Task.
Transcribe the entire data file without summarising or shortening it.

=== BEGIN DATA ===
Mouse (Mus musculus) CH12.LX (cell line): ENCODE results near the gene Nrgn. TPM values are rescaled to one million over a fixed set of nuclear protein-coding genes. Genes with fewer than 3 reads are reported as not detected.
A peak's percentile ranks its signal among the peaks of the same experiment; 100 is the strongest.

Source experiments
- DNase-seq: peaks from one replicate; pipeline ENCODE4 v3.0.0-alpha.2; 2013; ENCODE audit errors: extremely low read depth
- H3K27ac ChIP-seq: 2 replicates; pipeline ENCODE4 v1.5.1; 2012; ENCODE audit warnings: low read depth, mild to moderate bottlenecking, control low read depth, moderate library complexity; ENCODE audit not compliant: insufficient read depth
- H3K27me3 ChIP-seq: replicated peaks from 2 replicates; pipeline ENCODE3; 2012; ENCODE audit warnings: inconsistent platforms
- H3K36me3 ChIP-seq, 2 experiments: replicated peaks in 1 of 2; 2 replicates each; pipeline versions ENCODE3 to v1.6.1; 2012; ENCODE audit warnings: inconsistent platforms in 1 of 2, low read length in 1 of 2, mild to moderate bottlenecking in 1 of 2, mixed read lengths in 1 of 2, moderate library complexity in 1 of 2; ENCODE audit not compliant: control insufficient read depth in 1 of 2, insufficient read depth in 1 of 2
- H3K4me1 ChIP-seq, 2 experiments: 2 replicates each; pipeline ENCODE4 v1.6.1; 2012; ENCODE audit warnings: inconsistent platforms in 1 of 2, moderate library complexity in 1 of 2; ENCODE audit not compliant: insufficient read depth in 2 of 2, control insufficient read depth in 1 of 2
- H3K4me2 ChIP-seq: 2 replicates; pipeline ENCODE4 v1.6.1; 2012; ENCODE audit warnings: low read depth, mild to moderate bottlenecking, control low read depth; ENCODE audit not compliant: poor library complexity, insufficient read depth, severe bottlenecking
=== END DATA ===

Mouse (Mus musculus) CH12.LX (cell line): ENCODE results near the gene Nrgn. TPM values are rescaled to one million over a fixed set of nuclear protein-coding genes. Genes with fewer than 3 reads are reported as not detected.
A peak's percentile ranks its signal among the peaks of the same experiment; 100 is the strongest.

Source experiments
- DNase-seq: peaks from one replicate; pipeline ENCODE4 v3.0.0-alpha.2; 2013; ENCODE audit errors: extremely low read depth
- H3K27ac ChIP-seq: 2 replicates; pipeline ENCODE4 v1.5.1; 2012; ENCODE audit warnings: low read depth, mild to moderate bottlenecking, control low read depth, moderate library complexity; ENCODE audit not compliant: insufficient read depth
- H3K27me3 ChIP-seq: replicated peaks from 2 replicates; pipeline ENCODE3; 2012; ENCODE audit warnings: inconsistent platforms
- H3K36me3 ChIP-seq, 2 experiments: replicated peaks in 1 of 2; 2 replicates each; pipeline versions ENCODE3 to v1.6.1; 2012; ENCODE audit warnings: inconsistent platforms in 1 of 2, low read length in 1 of 2, mild to moderate bottlenecking in 1 of 2, mixed read lengths in 1 of 2, moderate library complexity in 1 of 2; ENCODE audit not compliant: control insufficient read depth in 1 of 2, insufficient read depth in 1 of 2
- H3K4me1 ChIP-seq, 2 experiments: 2 replicates each; pipeline ENCODE4 v1.6.1; 2012; ENCODE audit warnings: inconsistent platforms in 1 of 2, moderate library complexity in 1 of 2; ENCODE audit not compliant: insufficient read depth in 2 of 2, control insufficient read depth in 1 of 2
- H3K4me2 ChIP-seq: 2 replicates; pipeline ENCODE4 v1.6.1; 2012; ENCODE audit warnings: low read depth, mild to moderate bottlenecking, control low read depth; ENCODE audit not compliant: poor library complexity, insufficient read depth, severe bottlenecking